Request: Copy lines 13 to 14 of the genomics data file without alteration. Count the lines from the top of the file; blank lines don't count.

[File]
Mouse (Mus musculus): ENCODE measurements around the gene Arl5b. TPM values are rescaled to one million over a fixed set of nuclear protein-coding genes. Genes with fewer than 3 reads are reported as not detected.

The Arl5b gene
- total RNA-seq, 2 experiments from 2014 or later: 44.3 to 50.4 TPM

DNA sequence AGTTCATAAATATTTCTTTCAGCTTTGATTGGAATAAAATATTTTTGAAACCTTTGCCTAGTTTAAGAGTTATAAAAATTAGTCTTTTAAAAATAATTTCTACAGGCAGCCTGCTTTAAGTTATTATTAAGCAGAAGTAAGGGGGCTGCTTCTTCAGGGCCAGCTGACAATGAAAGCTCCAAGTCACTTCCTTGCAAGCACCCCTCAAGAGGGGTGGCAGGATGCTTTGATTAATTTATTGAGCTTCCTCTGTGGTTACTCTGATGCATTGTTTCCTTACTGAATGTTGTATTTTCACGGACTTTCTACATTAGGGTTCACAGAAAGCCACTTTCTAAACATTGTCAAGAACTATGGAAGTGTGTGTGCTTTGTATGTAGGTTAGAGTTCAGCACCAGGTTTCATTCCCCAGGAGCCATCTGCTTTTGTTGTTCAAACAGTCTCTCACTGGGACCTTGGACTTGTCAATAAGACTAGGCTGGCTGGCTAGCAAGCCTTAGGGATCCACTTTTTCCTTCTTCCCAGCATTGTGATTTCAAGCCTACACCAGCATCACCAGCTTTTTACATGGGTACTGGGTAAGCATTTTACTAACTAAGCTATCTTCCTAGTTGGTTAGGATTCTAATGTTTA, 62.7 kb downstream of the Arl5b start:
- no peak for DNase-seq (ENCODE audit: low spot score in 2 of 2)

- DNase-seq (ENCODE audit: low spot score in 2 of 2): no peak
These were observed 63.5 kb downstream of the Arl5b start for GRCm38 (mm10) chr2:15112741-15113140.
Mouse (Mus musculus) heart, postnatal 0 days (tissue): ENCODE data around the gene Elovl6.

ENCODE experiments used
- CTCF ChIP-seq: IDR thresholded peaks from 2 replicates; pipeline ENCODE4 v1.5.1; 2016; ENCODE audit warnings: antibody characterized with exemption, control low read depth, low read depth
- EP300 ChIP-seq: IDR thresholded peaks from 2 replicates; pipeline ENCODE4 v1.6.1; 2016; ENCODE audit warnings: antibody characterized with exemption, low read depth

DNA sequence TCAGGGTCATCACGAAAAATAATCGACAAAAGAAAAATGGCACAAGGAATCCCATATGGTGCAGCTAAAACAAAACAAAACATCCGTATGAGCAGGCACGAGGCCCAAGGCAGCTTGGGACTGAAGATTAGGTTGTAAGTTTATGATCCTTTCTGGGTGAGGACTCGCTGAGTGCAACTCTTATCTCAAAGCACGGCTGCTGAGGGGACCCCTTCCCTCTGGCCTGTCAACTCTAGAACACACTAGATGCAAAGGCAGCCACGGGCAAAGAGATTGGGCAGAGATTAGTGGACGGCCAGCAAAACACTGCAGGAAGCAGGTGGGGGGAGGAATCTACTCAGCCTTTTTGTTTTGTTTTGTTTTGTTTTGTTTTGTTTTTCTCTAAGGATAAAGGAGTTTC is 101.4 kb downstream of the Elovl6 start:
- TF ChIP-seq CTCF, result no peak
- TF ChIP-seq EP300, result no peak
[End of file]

- TF ChIP-seq CTCF, result no peak
- TF ChIP-seq EP300, result no peak